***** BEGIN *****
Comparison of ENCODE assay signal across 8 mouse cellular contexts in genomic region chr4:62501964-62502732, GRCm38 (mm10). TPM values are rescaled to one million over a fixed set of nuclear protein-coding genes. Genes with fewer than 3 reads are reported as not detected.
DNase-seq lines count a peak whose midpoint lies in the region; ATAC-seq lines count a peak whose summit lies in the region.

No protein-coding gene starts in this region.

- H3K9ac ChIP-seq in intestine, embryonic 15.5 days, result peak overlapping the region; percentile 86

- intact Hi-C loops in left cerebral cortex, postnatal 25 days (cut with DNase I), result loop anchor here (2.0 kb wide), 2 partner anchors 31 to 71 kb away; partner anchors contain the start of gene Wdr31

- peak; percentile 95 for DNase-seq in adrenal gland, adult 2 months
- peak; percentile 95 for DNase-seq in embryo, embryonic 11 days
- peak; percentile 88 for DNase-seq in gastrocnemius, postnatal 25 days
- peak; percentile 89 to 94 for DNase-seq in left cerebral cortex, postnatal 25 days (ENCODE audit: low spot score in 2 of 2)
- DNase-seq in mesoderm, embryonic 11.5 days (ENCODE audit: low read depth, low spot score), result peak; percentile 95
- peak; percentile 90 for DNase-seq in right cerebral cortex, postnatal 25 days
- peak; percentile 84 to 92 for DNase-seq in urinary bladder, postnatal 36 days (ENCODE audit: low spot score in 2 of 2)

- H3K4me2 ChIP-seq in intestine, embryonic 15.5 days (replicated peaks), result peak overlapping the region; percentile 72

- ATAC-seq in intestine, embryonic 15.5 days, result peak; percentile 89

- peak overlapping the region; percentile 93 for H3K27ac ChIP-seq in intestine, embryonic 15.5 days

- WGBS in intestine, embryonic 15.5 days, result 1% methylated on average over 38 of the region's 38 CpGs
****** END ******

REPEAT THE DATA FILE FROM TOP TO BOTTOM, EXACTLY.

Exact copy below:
Comparison of ENCODE assay signal across 8 mouse cellular contexts in genomic region chr4:62501964-62502732, GRCm38 (mm10). TPM values are rescaled to one million over a fixed set of nuclear protein-coding genes. Genes with fewer than 3 reads are reported as not detected.
DNase-seq lines count a peak whose midpoint lies in the region; ATAC-seq lines count a peak whose summit lies in the region.

No protein-coding gene starts in this region.

- H3K9ac ChIP-seq in intestine, embryonic 15.5 days, result peak overlapping the region; percentile 86

- intact Hi-C loops in left cerebral cortex, postnatal 25 days (cut with DNase I), result loop anchor here (2.0 kb wide), 2 partner anchors 31 to 71 kb away; partner anchors contain the start of gene Wdr31

- peak; percentile 95 for DNase-seq in adrenal gland, adult 2 months
- peak; percentile 95 for DNase-seq in embryo, embryonic 11 days
- peak; percentile 88 for DNase-seq in gastrocnemius, postnatal 25 days
- peak; percentile 89 to 94 for DNase-seq in left cerebral cortex, postnatal 25 days (ENCODE audit: low spot score in 2 of 2)
- DNase-seq in mesoderm, embryonic 11.5 days (ENCODE audit: low read depth, low spot score), result peak; percentile 95
- peak; percentile 90 for DNase-seq in right cerebral cortex, postnatal 25 days
- peak; percentile 84 to 92 for DNase-seq in urinary bladder, postnatal 36 days (ENCODE audit: low spot score in 2 of 2)

- H3K4me2 ChIP-seq in intestine, embryonic 15.5 days (replicated peaks), result peak overlapping the region; percentile 72

- ATAC-seq in intestine, embryonic 15.5 days, result peak; percentile 89

- peak overlapping the region; percentile 93 for H3K27ac ChIP-seq in intestine, embryonic 15.5 days

- WGBS in intestine, embryonic 15.5 days, result 1% methylated on average over 38 of the region's 38 CpGs